Clippers hone in as playoffs, Warriors loom

LOS ANGELES -- Doc Rivers will tell you he doesn’t look at the standings posted in the Los Angeles Clippers locker room. He’ll joke that they are updated daily by the equipment manager and that his players never talk about it.

But with two games left in the regular season after Saturday’s 117-101 win over the Sacramento Kings, those standings and the start of the playoffs next week are clearly the only things the Clippers are focused on. Their third-place finish in the Western Conference standings is cemented, and their opponent in the first round -- the Golden State Warriors -- is essentially locked in as well.

"We’ve already started," Rivers said when asked when the Clippers will start planning for the Warriors. "We pretty much, in our opinion, felt like that's who we were going to play for the last week or two. But I don't know how much more attention you can pay to a team than you already do anyway. It is nice. You're preparing and I'm sure they're preparing for us. It's not anything with the players. It's more the looks and the film stuff that you can start cutting and getting ready."

A first-round matchup between the Clippers and Warriors would certainly not be void of history and storylines. While both teams are young and trying to change the culture of two historically downtrodden franchises, over the past two seasons, both teams have grown a disdain for each other that is sure to boil over during the course of a seven-game series.

"I don’t know if you guys know this, but Chris [Paul] has a unique ability of getting under people’s skin. I don’t know if you guys know that about him," deadpanned Kings coach Mike Malone, who was an assistant with the Warriors the previous two seasons and coached Paul with the New Orleans Hornets for a season before that. “It’s just a competitive series. My first two years there we were 5-3 against the Clippers, and this year it’s 2-2. Every game is hotly contested.

"You have two power forwards in David [Lee] and Blake [Griffin], and David is trying prove he’s an All-Star, which he is. You have Steph[en] Curry, who is emerging and no longer wants to be under Chris Paul’s shadow. He wants to show people what he can do. The playoffs is where rivalries are made. If they play each other in the first round, it will be a great series, and I’m sure a lot of emotions will be involved."

Since the beginning of training camp, Rivers has been asked to give almost daily progress reports on the Clippers. Does he like where they are, how good can they be and how far does he see them going? The truth is the Clippers aren’t the same team that broke camp in San Diego back in October, or even the same team that entered the new year. Since then, they’ve added veterans Hedo Turkoglu, Glen "Big Baby" Davis and Danny Granger.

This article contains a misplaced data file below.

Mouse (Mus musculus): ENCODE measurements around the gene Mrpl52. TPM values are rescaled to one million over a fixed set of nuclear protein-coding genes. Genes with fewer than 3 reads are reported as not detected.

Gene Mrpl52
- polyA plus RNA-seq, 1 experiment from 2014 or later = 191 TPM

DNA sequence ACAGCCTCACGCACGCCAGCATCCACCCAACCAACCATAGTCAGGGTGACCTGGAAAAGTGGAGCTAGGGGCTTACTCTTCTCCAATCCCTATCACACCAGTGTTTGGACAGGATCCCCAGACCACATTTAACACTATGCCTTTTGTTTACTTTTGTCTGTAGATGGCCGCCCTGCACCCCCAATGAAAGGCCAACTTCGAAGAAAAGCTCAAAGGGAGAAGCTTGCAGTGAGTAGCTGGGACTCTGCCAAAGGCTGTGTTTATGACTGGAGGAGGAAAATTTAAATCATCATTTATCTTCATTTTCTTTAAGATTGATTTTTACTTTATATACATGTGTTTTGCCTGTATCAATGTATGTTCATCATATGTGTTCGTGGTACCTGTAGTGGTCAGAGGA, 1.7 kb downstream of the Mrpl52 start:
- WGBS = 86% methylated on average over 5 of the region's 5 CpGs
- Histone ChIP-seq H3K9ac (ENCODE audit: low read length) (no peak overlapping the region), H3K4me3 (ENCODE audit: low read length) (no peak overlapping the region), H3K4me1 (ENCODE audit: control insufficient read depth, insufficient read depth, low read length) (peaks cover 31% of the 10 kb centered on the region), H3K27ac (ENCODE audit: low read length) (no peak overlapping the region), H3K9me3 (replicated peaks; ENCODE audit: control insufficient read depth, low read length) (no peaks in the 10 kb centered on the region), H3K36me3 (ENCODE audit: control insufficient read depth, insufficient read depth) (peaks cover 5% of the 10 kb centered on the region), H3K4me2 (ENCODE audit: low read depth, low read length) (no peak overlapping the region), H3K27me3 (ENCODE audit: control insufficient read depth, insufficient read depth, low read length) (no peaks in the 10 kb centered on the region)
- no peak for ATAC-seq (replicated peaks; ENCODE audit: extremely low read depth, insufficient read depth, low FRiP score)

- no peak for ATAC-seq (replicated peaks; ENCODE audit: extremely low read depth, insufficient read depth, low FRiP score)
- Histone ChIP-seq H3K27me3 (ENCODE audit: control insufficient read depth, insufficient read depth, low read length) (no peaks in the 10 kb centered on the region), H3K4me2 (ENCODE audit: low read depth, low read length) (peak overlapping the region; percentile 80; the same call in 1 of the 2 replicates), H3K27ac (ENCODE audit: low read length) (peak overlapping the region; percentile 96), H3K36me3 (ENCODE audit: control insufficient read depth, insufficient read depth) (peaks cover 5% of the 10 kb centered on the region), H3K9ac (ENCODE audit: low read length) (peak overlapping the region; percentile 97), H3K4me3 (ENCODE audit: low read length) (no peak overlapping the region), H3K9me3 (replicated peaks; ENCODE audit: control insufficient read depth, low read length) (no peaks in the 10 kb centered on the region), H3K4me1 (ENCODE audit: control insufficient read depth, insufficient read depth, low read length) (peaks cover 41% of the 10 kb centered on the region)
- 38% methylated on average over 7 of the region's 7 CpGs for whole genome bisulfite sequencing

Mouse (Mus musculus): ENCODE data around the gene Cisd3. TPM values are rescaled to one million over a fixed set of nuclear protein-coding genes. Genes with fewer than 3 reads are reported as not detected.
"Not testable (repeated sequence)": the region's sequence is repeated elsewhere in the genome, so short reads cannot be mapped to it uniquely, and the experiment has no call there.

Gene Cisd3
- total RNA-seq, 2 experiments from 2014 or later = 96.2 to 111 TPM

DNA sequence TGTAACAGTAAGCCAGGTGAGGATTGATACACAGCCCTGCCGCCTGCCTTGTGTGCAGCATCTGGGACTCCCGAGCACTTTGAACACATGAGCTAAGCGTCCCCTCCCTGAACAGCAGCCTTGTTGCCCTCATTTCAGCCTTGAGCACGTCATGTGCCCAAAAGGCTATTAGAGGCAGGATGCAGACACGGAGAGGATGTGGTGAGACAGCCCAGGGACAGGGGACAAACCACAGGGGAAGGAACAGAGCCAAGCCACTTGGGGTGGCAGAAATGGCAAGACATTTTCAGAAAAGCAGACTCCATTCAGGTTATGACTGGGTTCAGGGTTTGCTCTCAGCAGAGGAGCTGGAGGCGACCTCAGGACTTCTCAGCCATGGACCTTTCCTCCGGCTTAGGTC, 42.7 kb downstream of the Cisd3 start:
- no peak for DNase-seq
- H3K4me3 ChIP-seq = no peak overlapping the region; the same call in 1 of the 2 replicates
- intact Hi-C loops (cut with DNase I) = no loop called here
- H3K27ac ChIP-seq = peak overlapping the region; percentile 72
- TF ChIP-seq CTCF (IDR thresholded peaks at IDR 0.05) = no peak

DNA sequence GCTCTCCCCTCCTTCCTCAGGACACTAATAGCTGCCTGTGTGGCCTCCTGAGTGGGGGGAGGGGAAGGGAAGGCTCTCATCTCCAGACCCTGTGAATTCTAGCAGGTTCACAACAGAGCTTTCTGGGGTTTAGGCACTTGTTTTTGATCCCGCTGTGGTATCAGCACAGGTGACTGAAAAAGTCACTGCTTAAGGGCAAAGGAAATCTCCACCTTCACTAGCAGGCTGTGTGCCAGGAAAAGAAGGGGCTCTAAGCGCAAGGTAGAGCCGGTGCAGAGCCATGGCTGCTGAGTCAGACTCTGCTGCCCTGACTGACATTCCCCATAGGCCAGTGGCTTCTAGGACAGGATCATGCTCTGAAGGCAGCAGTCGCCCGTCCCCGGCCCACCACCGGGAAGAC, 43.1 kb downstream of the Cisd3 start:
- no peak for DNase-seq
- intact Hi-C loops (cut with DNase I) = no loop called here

They’re still working back players who have missed time this season, such as J.J. Redick and Jamal Crawford, and continue to see the growth of players like Griffin and DeAndre Jordan.

"I think with the additions, we’re better suited for [the playoffs]," Rivers said. "We have more guys. That doesn’t mean we play them all. You limit your rotations a little bit going into the playoffs. It doesn’t really matter because if a guy goes down or a guy’s not playing well, you don’t have a problem putting one of the other guys in. I do think the additions of Turk, Baby and Danny have helped this team and make us deeper and more versatile."

With Crawford’s return to the lineup Saturday from a left calf strain and Granger’s possible return next week from a left hamstring strain, the Clippers are on the verge of having a fully healthy roster for the first time this season. It’s something Rivers won’t likely jeopardize over the last two games of the season, a home-and-away back-to-back against the Denver Nuggets and Portland Trail Blazers on Tuesday and Wednesday.

"It is a tough one because we have had all these days off," Rivers said. "I don’t understand the rest if you don’t need it. You do have to be very careful because we have had all these days off. You don’t want to lose your rhythm. So rest and rhythm go hand in hand. Right now, we’re pretty good with it. We have a back-to-back, and I wouldn’t be surprised if guys played limited minutes in one of those two games or no minutes, but we’ll see."

Rivers has been notorious this season for rarely practicing. The Clippers will never practice the day after a game, occasionally won’t the day before a game and sometimes skip game-day shootarounds altogether. Even though the Clippers have increased practices with two days off in between games recently -- which will often be the case during the playoffs -- Rivers isn’t using the increased practice time to add anything new to the Clippers’ playbook.

"We’re not going to come here with a whole new offense or anything like that," Rivers said. "I hope somebody that we play does because they won’t do it very well. We put antennas on every play and add something to a play here and there, and as the playoffs goes, you’ll do that. After Game 1, you’ll realize that they’re doing something that you can either take advantage of or they took advantage of you and you have to fix it."

With two games left in the season, the Clippers are no longer ignoring the standings that have been in the locker room since the beginning of the season. Instead, they are focusing on the start of the playoffs next week and continuing their journey that began six months ago.

"We pretty much know what we want to do at this point," Rivers said. "You’re just trying to fine-tune everything that you’ve done and you hope you’re ready and good enough when the playoffs start. But I don’t think we’re in discovery mode in terms of what we want to run, but I do think teams are always on that journey as a group."